THE film Allelujah (Cert. 12A) feels like another stage in Alan Bennett’s spiritual journey. He is someone owing considerable debt to a Christian upbringing. Scripts are frequently reflections developed out of his church background, worshipping at St Barthomew’s, Leeds. His Beyond the Fringe sermon contains an underlying affection for clergy striving to express the ineffable. In The Old Country, the British spy exiled in the USSR learns of the C of E’s liturgical reforms. Outraged at the impertinence of turning the Creed’s “I” into “We”, he asks how one can possibly know what anybody else believes.
Bennett continues throughout his career to employ religious imagery from his youth, whatever social ills he focuses on. He examines education via The History Boys. It abounds in scriptural quotes (the Authorised Version, of course). The adaptation of Bennett’s play Allelujah by Heidi Thomas (Call the Midwife) considers the situation of the NHS. Bennett, being Bennett, cannot help using God-talk. The title’s Hebrew word of praise of the divine is applied, with qualifications, to the Health Service, although not without blindness to managerial ineptitude.
Set in the Bethlehem Hospital, Yorkshire, the film makes the connotations of Bedlam all too apparent. Action mostly occurs in the Shirley Bassey ward, run as efficiently as is possible under the circumstances by Sister Gilpin (Jennifer Saunders). A veritable repertory company of character actors play the patients and try the patience of carers. Derek Jacobi ominously peruses Charles Causley’s poem “Ten Types of Hospital Visitors” (“The tenth visitor Is not usually named”); for this particular Bethlehem isn’t a place of birth, but God’s waiting room.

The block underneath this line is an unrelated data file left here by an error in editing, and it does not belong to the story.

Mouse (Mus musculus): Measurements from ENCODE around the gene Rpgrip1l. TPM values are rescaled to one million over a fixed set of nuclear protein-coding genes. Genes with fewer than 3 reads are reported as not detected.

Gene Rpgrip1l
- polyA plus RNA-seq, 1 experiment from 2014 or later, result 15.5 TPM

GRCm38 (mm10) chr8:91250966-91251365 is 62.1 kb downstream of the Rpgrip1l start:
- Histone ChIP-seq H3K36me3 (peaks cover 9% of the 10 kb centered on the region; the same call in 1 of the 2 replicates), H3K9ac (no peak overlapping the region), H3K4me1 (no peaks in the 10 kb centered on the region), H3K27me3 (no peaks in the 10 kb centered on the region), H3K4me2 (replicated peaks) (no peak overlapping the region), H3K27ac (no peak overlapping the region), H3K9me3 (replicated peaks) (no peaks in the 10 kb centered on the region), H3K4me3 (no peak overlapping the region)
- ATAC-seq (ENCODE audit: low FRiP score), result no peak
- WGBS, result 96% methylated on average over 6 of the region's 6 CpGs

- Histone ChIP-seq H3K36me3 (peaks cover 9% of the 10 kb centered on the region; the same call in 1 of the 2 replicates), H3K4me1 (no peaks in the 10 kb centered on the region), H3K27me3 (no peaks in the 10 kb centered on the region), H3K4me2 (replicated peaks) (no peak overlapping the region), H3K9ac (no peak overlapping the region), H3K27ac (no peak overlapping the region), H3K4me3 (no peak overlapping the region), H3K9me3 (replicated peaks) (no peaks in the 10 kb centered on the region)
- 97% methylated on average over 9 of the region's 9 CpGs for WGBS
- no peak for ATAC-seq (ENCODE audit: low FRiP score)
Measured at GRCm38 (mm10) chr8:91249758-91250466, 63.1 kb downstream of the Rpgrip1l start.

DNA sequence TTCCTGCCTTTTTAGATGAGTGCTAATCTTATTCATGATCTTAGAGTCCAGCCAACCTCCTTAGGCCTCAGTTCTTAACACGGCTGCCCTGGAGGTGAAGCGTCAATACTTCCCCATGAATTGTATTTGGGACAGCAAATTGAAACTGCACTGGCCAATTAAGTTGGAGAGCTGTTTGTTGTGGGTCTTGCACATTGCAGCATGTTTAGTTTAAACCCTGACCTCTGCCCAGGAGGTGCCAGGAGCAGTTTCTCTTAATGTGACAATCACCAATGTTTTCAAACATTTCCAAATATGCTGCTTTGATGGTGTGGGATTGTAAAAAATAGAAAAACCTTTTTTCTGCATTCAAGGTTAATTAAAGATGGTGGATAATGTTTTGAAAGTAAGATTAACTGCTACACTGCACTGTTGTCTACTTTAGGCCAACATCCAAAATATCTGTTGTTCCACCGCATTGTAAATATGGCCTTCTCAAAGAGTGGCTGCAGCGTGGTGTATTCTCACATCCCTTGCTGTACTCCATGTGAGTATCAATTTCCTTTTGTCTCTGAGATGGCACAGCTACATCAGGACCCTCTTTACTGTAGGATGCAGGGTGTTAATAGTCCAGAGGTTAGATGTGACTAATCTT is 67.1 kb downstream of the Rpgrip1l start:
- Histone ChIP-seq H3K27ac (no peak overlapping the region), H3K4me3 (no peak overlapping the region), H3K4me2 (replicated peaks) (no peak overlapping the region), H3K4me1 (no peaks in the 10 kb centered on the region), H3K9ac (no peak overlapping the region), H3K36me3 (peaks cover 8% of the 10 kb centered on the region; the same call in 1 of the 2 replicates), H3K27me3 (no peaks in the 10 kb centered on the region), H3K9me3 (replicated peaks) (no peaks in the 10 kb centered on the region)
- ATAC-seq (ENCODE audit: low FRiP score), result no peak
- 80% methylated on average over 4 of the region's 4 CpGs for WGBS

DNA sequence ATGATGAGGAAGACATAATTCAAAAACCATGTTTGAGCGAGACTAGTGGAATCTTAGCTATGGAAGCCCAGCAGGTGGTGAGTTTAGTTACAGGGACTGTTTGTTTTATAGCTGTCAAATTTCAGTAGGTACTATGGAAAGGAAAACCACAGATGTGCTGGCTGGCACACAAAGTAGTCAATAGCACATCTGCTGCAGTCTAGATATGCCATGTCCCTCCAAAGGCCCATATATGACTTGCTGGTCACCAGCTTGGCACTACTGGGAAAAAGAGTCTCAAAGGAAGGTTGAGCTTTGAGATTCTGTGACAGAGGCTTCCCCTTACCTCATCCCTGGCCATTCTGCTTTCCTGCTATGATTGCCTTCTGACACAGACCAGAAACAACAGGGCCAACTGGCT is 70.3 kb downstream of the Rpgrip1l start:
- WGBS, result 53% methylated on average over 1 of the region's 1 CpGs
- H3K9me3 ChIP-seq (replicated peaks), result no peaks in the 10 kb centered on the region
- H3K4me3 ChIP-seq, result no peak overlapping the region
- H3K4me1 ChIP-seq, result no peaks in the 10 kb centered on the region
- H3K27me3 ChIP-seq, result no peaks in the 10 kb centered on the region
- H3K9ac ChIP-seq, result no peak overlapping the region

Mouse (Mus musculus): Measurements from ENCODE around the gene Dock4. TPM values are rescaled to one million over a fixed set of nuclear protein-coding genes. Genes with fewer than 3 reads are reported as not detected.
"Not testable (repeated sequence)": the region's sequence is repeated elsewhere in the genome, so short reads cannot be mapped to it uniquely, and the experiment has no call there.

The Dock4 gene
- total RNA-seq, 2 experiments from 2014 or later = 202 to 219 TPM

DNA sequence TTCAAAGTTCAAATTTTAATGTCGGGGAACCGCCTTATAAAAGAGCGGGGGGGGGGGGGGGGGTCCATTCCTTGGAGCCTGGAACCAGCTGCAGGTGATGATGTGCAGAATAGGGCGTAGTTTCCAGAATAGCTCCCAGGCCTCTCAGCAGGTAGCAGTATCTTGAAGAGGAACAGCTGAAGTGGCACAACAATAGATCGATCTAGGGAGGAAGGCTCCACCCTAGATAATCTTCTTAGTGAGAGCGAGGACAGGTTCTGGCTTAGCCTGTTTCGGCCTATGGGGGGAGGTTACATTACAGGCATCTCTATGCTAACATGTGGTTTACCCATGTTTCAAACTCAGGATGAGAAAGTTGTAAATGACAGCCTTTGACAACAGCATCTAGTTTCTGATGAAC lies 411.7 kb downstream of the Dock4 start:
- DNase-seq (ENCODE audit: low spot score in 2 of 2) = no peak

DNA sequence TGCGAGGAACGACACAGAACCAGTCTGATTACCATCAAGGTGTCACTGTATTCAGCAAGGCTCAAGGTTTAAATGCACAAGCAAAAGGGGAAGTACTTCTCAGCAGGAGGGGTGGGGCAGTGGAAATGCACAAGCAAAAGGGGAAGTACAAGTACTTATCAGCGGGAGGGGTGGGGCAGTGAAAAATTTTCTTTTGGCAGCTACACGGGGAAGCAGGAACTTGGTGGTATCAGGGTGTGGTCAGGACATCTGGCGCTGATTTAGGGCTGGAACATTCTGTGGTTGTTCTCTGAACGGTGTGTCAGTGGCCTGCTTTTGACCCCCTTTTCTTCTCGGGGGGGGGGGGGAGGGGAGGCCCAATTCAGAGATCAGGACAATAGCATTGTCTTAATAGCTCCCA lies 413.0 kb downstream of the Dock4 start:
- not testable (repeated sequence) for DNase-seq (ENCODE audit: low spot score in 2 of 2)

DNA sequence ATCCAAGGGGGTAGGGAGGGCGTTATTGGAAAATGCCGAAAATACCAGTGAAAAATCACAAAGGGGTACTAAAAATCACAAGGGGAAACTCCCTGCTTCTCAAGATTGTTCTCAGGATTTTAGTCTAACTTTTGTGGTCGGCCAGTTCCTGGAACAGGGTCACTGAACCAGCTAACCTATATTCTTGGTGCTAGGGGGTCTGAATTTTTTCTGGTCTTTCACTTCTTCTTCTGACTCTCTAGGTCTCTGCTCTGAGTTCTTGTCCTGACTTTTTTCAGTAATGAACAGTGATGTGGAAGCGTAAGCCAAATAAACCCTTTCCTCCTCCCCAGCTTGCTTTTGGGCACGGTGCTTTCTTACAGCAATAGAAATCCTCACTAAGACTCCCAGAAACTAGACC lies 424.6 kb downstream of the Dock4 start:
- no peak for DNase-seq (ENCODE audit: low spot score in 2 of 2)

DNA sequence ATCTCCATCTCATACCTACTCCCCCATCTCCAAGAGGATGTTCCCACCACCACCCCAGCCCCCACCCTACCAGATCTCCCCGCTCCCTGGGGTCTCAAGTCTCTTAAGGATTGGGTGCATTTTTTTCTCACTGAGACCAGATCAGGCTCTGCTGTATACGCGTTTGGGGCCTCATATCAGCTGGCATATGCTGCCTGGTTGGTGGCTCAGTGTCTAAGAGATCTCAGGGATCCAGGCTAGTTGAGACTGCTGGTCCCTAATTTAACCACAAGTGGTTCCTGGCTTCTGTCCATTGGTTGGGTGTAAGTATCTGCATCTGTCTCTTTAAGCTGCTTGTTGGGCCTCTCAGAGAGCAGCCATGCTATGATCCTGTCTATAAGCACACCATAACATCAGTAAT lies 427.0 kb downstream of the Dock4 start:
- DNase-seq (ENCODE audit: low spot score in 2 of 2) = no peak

Judi Dench is an ex-librarian pluckily engaging with information technology. Valentine (Bally Gill), an Indian doctor, is the saintly heart and soul of an institution heroically looking after its residents amid ever-threatening chaos. In the face of government jobsworths intent on funding cuts, he reminds those with ears to hear: “We are love itself and for love there is no charge.”
A good deal of laugh-out-loud humour (not necessarily related to mortality) punctuates the film. These people have led significant lives — and many still do. The ward choir, belting out numbers, provides a running commentary on proceedings. This “Hallelujah Chorus”, a throwback from the play, probably worked better then. Although Richard Eyre has directed several movies, one feels that he is more comfortable with stage productions. The piece isn’t helped by the clunky addition of a post-Covid epilogue.
Overall, the sum is less than its parts. Great cameos by accomplished actors do not compensate for a rather predictable storyline. Bennett has been described as a quiet radical. In a land of lost content, he is retracing roots back to old values, while aware that there is the constant need for reappraisal. You could argue that Allelujah is a prayer inspired by Bennett’s nostalgia for the Prayer Book communion service. The film enjoins us not to lose sight of our God-given duty “to comfort and succour all them, who in this transitory life are in trouble, sorrow, need, sickness, or any other adversity”.